Event, Software solution, Hardware solution, HDD, 1 TB, USB, DVD R/W, PTZ control, Video motion detection, Client Server NVR Application, Expandable to multi NVRs, Instantaneous playback, Windows 7, 100 ~ 240 V AC, 300 W, 15, 396.5 x 109 x 349, 10 ~ 45, 20 ~ 80Add to Compare
Real Time / Timelapse / Event, 32, Inbuilt multiplexer, Triplex, Record, playback, live view, archive, HDD, 250 GB, 30 fps, Windows XP Professional, 90 ~ 264 V AC, 460 W, 482.6 x 88.26 x 575.4, 0 ~ 35, 5 ~ 95Add to Compare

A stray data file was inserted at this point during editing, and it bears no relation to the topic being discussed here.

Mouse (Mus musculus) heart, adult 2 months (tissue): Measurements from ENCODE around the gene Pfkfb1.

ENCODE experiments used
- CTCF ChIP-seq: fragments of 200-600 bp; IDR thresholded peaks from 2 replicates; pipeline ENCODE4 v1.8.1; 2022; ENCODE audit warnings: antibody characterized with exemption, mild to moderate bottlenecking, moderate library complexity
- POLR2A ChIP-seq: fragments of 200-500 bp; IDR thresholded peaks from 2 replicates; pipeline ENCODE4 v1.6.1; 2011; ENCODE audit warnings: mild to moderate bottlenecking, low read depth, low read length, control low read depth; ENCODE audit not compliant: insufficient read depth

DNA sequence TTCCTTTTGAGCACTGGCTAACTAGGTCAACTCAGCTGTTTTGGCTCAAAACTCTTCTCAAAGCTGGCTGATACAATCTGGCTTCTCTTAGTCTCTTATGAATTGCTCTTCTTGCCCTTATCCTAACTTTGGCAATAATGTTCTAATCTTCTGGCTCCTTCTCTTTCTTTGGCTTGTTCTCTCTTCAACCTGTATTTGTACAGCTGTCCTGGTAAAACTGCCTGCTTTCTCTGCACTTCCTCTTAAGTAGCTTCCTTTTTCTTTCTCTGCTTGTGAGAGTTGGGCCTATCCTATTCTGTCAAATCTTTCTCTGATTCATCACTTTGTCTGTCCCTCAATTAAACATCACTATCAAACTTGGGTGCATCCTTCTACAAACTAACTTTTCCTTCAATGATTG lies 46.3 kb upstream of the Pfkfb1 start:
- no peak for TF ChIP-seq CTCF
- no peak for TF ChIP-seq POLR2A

Browse Network Video Recorders (NVR) / Network DVRs
Network Video Recorder (NVR) products updated recently